Until the January 1966 coup, Nigeria was practising parliamentary system of government. Nnamdi Azikwe was the president, while Tafawa Balewa was the first and only Prime Minister Nigeria ever had. It was the coup de tat by renegade Nigerian Military officers that jettisoned the effectual system that led us from Parliamentary to Presidential System.
Unlike presidential, parliamentary system of government is less costly as the Prime Minister and other ministers are part-time workers. The government is answerable to the congress unlike in presidential (in Nigeria), where resolution of the National Assembly is useless. The parliamentary system is more suitable for multi-cultured countries like Nigeria, where regions can back a party based on their tribal and regional inclination.
Nigeria is a country where tribal, regional and partisan sentiments surpass nationalism and patriotism. A tribal chauvinist is more honoured than a nationalist. If Nigeria’s inclination is through tribal sentiments, then the parliamentary system is better for Nigeria.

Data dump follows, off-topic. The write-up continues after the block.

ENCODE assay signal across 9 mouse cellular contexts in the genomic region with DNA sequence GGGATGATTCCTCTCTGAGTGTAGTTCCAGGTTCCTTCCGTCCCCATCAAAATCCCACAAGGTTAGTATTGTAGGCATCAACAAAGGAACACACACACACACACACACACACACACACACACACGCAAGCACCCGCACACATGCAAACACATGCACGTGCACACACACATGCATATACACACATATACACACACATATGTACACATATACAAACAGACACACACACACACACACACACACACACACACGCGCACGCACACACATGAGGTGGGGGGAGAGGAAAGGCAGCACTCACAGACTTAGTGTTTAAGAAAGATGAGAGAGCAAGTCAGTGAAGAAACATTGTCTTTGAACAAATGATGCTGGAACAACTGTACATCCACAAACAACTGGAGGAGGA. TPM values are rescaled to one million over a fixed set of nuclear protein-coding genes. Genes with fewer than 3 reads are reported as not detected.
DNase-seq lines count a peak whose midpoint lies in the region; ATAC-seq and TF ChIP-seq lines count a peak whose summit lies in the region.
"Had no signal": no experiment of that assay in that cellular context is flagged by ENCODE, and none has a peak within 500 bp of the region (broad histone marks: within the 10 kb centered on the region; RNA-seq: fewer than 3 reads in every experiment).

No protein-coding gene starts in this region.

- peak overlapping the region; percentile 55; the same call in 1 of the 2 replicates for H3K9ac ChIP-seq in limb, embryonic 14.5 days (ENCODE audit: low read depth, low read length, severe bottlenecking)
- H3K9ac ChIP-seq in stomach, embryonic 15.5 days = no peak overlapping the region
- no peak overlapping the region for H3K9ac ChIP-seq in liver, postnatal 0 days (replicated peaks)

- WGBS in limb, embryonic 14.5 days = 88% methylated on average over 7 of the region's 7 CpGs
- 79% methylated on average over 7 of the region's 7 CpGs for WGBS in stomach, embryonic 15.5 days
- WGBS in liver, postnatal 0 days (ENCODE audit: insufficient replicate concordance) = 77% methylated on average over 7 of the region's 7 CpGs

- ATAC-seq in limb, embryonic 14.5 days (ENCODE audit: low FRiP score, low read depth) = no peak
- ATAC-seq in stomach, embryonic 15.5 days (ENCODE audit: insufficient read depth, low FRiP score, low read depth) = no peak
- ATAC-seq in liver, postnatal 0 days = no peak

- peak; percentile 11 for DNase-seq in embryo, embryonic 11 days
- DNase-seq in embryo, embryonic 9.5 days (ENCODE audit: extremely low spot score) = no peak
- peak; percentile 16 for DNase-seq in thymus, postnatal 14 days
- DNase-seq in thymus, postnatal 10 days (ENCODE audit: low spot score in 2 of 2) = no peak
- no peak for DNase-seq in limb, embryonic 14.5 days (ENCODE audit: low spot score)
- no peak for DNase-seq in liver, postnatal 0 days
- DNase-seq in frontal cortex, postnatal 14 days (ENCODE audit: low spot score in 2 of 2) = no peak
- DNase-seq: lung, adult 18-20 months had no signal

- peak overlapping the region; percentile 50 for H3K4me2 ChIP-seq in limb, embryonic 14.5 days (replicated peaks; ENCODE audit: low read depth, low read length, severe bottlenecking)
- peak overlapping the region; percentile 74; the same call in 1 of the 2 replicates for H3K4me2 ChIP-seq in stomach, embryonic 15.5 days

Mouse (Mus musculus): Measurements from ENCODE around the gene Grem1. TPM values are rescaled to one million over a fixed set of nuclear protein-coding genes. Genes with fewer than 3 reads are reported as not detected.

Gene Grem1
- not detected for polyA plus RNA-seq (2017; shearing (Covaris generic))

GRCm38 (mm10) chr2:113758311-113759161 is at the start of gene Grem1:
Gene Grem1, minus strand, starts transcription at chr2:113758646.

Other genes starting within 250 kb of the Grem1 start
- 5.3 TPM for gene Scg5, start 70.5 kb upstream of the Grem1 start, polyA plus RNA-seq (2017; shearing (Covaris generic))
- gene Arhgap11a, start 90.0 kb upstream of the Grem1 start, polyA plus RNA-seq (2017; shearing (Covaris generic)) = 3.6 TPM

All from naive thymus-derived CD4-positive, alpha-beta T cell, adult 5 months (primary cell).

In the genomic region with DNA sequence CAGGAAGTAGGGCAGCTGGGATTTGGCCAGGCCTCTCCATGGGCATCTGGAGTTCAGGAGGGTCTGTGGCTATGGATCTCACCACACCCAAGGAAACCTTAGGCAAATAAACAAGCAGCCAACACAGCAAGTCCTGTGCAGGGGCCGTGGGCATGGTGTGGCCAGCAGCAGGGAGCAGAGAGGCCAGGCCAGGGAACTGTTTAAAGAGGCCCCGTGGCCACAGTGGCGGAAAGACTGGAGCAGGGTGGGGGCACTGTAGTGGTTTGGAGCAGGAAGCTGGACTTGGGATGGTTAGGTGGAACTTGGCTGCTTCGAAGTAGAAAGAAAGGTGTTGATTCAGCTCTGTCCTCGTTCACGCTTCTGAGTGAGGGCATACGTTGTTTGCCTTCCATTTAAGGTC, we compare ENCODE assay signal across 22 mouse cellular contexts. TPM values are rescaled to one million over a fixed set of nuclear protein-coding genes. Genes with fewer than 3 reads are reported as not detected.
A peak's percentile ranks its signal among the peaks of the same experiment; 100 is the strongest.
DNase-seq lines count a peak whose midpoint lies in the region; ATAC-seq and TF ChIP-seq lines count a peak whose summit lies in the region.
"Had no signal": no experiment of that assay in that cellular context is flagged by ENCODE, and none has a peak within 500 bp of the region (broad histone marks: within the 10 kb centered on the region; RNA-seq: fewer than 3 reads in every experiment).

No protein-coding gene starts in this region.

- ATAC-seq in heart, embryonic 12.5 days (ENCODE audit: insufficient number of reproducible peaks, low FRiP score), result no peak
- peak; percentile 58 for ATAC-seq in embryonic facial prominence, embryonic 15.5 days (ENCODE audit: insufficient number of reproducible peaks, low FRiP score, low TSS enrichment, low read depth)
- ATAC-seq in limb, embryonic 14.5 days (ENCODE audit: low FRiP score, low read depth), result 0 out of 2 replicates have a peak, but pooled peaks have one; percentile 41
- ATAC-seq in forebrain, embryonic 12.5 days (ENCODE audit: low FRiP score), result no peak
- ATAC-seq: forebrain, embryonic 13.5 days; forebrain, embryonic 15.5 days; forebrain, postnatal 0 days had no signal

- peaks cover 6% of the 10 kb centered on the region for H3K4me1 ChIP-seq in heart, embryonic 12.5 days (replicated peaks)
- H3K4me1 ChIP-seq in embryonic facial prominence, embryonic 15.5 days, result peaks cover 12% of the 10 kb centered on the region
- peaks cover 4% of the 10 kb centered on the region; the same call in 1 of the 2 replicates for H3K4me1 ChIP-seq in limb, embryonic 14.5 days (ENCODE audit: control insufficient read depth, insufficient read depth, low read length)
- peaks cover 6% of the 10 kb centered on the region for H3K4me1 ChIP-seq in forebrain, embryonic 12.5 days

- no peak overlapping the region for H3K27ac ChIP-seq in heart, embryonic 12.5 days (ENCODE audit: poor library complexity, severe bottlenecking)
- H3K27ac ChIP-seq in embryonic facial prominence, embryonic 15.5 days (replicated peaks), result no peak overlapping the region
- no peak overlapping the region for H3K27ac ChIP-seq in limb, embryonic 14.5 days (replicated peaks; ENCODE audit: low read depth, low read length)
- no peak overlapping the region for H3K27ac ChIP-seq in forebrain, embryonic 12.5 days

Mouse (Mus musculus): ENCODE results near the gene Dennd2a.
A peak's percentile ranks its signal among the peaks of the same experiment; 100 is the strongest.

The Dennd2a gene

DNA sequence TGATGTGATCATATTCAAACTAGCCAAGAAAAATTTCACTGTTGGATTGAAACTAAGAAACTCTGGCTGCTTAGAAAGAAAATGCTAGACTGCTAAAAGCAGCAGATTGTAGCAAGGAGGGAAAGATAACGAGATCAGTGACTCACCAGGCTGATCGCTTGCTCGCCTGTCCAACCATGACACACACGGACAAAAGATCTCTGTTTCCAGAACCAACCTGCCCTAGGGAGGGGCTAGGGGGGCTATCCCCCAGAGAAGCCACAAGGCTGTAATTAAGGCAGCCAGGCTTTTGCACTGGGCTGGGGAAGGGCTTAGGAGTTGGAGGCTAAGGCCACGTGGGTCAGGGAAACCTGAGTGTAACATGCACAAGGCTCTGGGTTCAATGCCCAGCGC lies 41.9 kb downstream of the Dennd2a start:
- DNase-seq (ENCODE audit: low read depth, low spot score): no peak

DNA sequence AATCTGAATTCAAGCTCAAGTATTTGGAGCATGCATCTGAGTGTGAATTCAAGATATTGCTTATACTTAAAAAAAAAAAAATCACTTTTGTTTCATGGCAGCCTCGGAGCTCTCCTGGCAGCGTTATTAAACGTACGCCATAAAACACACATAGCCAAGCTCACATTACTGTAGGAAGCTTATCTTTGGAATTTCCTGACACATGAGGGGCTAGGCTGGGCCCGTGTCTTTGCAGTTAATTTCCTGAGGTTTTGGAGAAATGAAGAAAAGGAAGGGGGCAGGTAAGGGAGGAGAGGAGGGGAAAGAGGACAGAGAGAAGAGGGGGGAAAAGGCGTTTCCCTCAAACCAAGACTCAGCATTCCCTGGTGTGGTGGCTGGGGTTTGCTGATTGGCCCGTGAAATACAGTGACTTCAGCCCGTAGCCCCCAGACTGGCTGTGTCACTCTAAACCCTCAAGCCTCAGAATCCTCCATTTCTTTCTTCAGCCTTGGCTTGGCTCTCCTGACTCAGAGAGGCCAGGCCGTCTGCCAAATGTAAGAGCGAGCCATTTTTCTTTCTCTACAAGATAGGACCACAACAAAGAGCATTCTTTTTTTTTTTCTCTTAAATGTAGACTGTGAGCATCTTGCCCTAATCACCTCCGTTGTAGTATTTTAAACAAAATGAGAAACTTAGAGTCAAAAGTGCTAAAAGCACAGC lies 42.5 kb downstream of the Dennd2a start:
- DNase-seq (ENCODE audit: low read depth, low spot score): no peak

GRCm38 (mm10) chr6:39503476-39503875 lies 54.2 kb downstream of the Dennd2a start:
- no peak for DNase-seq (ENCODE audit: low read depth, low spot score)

If the Parliamentary system will not be allowed to return, then why can’t Nigeria adopt the Swiss style of government? In Swiss style, the parliament will chose many people from the major tribes (in the case of Nigeria) or from regions; each person will govern the country for a year and then will step down and become a minister till all the chosen candidates do their single year term before they are replaced with other people.
In Swiss style, the ultimate power rests with the National Assembly.
Nigeria needs a better system of government. This federal style is not working; it only favours the looters and undermines the will of the people.
The National Assembly should, through a referendum, bring back our parliamentary system or adopt the Swiss style. Either of the two will go a long way in solving the crisis of regional, tribal and sectarian struggles for leadership in Nigeria.